26 Aug Family court abolition a loss for vulnerable women and children
On 18 February 2021, whilst the Australian public grappled with a pandemic and changes to their Facebook page in the midst of the ‘Media Bargaining’ debate; the Senate was voting to demolish the Family Court of Australia. If the story didn’t reach you, we are not surprised! What took the Whitlam Government years to establish in the 1970s, was quietly abolished in just two days under the Morrison Government in a 30/28 vote. Despite having not made (many) headlines, the abolition of the Family Court (by merging it with the Federal Circuit Court) was strongly opposed by Labor and the Greens, as well as 155 stakeholders including the Law Council of Australia.
But what’s the big fuss?
Well, the Family Court of Australia was a specialist Court whose core function was to determine cases with complex facts and parties, particularly those with serious allegations of family violence and risk of harm to children. For example, it was the Family Court, not the Federal Circuit Court, that heard cases on the Magellan List, a pathway by which cases involving serious allegations of physical and sexual child abuse could be heard urgently.
As the open letter to the Attorney-General opposing the bill and signed by the above-mentioned stakeholders stated: “Any reform should strengthen a system, not lead to the diminution of specialisation.”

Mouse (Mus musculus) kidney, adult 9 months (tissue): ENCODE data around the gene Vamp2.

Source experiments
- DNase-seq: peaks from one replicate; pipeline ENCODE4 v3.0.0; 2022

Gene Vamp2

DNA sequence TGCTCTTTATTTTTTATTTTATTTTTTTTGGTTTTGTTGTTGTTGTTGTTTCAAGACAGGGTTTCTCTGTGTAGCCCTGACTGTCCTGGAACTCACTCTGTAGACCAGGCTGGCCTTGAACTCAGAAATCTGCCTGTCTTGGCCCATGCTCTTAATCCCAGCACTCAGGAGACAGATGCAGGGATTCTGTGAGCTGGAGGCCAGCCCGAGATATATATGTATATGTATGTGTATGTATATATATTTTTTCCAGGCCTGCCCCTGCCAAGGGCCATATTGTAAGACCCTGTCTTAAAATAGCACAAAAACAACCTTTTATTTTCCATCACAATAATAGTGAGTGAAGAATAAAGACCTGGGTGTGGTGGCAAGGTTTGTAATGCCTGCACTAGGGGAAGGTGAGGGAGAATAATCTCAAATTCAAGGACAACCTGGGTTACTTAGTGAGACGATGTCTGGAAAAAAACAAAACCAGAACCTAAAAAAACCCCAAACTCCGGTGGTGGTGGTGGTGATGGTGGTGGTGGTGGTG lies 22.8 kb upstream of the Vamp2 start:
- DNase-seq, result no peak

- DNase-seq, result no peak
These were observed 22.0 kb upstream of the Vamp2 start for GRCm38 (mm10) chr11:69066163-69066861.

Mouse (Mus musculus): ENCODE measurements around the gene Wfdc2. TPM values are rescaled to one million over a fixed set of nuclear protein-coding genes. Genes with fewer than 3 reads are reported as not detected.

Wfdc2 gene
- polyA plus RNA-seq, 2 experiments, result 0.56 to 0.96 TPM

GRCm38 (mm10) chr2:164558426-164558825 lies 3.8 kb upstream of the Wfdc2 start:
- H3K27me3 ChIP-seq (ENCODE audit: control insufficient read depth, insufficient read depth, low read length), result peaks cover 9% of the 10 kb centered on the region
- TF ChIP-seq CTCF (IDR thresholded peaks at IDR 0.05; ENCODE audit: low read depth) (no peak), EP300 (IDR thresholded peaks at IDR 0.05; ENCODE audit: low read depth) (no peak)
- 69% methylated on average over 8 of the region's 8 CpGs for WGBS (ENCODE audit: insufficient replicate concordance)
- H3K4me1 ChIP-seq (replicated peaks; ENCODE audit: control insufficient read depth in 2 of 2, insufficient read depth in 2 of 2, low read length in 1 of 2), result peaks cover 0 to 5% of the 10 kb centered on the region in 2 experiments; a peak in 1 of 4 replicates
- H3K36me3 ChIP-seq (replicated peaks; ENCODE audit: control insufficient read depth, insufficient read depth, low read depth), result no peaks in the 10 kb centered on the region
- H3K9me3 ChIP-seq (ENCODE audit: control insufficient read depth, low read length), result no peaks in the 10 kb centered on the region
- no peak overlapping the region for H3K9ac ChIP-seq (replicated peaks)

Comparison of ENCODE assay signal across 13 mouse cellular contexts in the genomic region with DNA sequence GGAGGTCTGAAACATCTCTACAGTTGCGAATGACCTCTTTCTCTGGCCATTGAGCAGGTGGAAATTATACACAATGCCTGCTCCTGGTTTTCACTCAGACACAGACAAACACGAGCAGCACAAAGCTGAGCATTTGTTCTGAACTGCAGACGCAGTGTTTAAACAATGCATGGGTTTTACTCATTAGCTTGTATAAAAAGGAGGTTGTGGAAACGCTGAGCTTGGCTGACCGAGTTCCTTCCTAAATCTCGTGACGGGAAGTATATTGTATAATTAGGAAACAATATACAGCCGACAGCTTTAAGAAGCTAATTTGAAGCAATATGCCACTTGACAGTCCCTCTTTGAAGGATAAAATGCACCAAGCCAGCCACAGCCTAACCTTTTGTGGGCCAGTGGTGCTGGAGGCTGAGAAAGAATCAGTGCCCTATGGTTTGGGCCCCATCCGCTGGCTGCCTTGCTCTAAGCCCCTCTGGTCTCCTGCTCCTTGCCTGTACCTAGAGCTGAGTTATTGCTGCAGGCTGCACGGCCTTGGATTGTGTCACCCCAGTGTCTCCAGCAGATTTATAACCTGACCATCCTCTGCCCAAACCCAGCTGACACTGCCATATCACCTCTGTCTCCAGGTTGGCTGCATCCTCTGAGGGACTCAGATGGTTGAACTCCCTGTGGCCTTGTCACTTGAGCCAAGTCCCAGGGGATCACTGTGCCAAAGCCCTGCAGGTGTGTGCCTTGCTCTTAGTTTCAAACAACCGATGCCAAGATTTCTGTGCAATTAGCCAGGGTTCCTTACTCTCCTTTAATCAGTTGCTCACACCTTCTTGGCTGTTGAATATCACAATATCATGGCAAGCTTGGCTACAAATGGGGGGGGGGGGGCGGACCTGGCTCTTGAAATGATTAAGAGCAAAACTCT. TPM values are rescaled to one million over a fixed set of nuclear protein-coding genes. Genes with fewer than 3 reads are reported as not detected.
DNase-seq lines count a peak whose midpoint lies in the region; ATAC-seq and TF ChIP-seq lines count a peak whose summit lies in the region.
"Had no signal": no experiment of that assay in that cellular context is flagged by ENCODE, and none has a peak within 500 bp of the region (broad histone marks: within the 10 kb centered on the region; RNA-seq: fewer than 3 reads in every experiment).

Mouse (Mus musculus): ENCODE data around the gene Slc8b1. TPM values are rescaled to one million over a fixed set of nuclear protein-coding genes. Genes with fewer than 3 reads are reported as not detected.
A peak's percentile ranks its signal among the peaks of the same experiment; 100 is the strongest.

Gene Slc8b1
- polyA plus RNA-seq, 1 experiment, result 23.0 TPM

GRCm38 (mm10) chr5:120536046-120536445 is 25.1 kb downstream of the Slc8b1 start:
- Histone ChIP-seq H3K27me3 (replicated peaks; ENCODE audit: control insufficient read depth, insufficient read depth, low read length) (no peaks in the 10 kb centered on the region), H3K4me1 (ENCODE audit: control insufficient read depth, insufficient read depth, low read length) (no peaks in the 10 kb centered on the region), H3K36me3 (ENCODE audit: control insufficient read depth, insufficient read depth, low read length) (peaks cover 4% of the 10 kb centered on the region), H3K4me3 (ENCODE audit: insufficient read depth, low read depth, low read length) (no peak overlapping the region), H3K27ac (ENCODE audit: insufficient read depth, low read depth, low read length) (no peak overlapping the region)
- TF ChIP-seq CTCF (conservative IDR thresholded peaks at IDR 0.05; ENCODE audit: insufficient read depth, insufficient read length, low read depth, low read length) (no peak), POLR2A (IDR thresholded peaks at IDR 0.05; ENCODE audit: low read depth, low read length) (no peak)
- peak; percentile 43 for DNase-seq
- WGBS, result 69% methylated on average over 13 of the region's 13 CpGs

The decision has been widely criticised by former Family Court judges and community legal services alike for it will most likely lead to increasing costs, delay and stress to vulnerable families battling it out an already overworked and under-resourced system.
But come 1 September 2021, what are the practical implications of the Family Court “merger?”.
In a media statement released on 6 August 2021, from what will be known as the ‘Family Court and Federal Circuit Court of Australia’, the Court promises to:
- Improve early risk identification and safety of children and vulnerable parties.
- Encourage smarter ways to separate with less acrimony, less cost and more dispute resolution.
- Expect compliance with Court Orders.
- Enhancing national access to justice for vulnerable parties and regional communities through the use of technology.
- Resolve up to 90 per cent of cases within 12 months, where possible.
Fundamental changes to the way the Court/s will run will be:
- Harmonised rules (as opposed to two separate sets of rules for the FCA and FCC).
- No separate division to hear appeals.
- A National Contravention List to address the expectation that all parties will comply with Orders of the Court.
- Changes to the title of ‘Registrar’.
- The introduction of a “more fulsome” report in parenting cases called a ‘Child Impact Report’.
- A comprehensive review of the current Court forms.
- A new website “designed to provide users with simplified access to, and navigation of, Court information”.
You can read about these changes here.
By Nemesia Hood
If you are struggling to see how these changes will make any real difference to the running of an already overtaxed system; you are not alone!